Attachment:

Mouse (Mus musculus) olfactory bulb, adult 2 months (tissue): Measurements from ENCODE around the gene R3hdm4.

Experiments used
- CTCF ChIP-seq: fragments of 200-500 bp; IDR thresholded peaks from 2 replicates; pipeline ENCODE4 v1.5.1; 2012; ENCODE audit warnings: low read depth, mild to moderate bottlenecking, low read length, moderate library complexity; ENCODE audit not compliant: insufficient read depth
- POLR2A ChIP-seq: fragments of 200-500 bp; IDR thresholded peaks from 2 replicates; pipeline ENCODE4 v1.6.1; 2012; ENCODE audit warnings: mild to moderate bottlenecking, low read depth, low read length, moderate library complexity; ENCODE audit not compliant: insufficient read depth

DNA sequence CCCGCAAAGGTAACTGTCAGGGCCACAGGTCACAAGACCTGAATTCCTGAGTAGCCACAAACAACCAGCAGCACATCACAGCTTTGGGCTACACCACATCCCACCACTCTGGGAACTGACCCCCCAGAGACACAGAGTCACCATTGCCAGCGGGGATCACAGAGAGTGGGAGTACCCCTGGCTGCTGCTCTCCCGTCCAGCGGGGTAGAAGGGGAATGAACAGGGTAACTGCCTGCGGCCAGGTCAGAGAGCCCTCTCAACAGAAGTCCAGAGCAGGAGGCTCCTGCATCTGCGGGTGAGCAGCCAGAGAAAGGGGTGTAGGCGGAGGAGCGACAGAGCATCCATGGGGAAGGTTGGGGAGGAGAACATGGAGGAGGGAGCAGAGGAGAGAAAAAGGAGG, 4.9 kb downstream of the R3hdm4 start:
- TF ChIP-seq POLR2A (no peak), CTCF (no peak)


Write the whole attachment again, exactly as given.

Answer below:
Mouse (Mus musculus) olfactory bulb, adult 2 months (tissue): Measurements from ENCODE around the gene R3hdm4.

Experiments used
- CTCF ChIP-seq: fragments of 200-500 bp; IDR thresholded peaks from 2 replicates; pipeline ENCODE4 v1.5.1; 2012; ENCODE audit warnings: low read depth, mild to moderate bottlenecking, low read length, moderate library complexity; ENCODE audit not compliant: insufficient read depth
- POLR2A ChIP-seq: fragments of 200-500 bp; IDR thresholded peaks from 2 replicates; pipeline ENCODE4 v1.6.1; 2012; ENCODE audit warnings: mild to moderate bottlenecking, low read depth, low read length, moderate library complexity; ENCODE audit not compliant: insufficient read depth

DNA sequence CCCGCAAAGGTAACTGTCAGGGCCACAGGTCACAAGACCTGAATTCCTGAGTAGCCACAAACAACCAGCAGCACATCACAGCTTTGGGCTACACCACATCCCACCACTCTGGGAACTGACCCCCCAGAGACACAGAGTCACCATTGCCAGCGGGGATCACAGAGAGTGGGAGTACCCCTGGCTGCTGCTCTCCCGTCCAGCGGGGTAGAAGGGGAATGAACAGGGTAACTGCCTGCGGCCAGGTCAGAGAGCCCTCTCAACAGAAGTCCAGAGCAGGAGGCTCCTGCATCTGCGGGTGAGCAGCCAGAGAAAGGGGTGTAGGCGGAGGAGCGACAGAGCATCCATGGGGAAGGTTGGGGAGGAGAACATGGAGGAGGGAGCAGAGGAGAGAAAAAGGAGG, 4.9 kb downstream of the R3hdm4 start:
- TF ChIP-seq POLR2A (no peak), CTCF (no peak)